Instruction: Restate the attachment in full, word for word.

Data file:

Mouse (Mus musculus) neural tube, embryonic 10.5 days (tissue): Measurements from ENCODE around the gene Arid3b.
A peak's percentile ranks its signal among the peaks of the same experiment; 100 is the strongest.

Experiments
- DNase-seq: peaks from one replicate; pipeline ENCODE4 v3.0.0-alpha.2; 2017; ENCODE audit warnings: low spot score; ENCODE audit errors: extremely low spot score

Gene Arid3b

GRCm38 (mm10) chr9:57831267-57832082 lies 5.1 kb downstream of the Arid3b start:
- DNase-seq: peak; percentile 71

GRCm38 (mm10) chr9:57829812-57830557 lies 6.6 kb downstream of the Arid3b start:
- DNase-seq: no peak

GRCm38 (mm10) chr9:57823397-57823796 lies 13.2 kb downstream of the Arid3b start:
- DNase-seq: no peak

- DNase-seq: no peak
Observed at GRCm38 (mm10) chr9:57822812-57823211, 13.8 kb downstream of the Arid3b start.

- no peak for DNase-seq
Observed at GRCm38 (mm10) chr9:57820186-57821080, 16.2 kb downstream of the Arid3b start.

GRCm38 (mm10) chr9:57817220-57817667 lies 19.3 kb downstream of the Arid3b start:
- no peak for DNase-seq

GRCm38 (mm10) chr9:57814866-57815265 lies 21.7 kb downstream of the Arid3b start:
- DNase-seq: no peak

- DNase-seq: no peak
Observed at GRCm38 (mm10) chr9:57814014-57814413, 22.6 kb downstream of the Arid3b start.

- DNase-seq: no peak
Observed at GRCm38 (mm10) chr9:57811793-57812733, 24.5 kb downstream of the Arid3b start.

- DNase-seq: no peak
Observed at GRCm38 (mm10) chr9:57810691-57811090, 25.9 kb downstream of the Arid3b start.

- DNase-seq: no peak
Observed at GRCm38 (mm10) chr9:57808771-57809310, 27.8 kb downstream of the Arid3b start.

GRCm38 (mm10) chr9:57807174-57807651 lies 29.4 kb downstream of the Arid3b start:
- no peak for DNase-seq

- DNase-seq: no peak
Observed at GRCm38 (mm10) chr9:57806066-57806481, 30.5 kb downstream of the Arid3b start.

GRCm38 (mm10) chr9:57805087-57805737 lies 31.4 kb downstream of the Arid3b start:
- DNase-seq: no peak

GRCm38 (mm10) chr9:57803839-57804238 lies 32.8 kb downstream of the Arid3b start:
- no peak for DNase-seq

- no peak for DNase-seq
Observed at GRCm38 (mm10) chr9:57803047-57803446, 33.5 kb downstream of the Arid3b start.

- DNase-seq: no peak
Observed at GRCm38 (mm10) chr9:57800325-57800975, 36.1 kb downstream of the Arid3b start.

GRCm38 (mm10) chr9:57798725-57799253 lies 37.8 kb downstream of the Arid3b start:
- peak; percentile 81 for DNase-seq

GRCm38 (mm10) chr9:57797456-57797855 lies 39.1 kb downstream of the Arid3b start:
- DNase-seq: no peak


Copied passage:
Mouse (Mus musculus) neural tube, embryonic 10.5 days (tissue): Measurements from ENCODE around the gene Arid3b.
A peak's percentile ranks its signal among the peaks of the same experiment; 100 is the strongest.

Experiments
- DNase-seq: peaks from one replicate; pipeline ENCODE4 v3.0.0-alpha.2; 2017; ENCODE audit warnings: low spot score; ENCODE audit errors: extremely low spot score

Gene Arid3b

GRCm38 (mm10) chr9:57831267-57832082 lies 5.1 kb downstream of the Arid3b start:
- DNase-seq: peak; percentile 71

GRCm38 (mm10) chr9:57829812-57830557 lies 6.6 kb downstream of the Arid3b start:
- DNase-seq: no peak

GRCm38 (mm10) chr9:57823397-57823796 lies 13.2 kb downstream of the Arid3b start:
- DNase-seq: no peak

- DNase-seq: no peak
Observed at GRCm38 (mm10) chr9:57822812-57823211, 13.8 kb downstream of the Arid3b start.

- no peak for DNase-seq
Observed at GRCm38 (mm10) chr9:57820186-57821080, 16.2 kb downstream of the Arid3b start.

GRCm38 (mm10) chr9:57817220-57817667 lies 19.3 kb downstream of the Arid3b start:
- no peak for DNase-seq

GRCm38 (mm10) chr9:57814866-57815265 lies 21.7 kb downstream of the Arid3b start:
- DNase-seq: no peak

- DNase-seq: no peak
Observed at GRCm38 (mm10) chr9:57814014-57814413, 22.6 kb downstream of the Arid3b start.

- DNase-seq: no peak
Observed at GRCm38 (mm10) chr9:57811793-57812733, 24.5 kb downstream of the Arid3b start.

- DNase-seq: no peak
Observed at GRCm38 (mm10) chr9:57810691-57811090, 25.9 kb downstream of the Arid3b start.

- DNase-seq: no peak
Observed at GRCm38 (mm10) chr9:57808771-57809310, 27.8 kb downstream of the Arid3b start.

GRCm38 (mm10) chr9:57807174-57807651 lies 29.4 kb downstream of the Arid3b start:
- no peak for DNase-seq

- DNase-seq: no peak
Observed at GRCm38 (mm10) chr9:57806066-57806481, 30.5 kb downstream of the Arid3b start.

GRCm38 (mm10) chr9:57805087-57805737 lies 31.4 kb downstream of the Arid3b start:
- DNase-seq: no peak

GRCm38 (mm10) chr9:57803839-57804238 lies 32.8 kb downstream of the Arid3b start:
- no peak for DNase-seq

- no peak for DNase-seq
Observed at GRCm38 (mm10) chr9:57803047-57803446, 33.5 kb downstream of the Arid3b start.

- DNase-seq: no peak
Observed at GRCm38 (mm10) chr9:57800325-57800975, 36.1 kb downstream of the Arid3b start.

GRCm38 (mm10) chr9:57798725-57799253 lies 37.8 kb downstream of the Arid3b start:
- peak; percentile 81 for DNase-seq

GRCm38 (mm10) chr9:57797456-57797855 lies 39.1 kb downstream of the Arid3b start:
- DNase-seq: no peak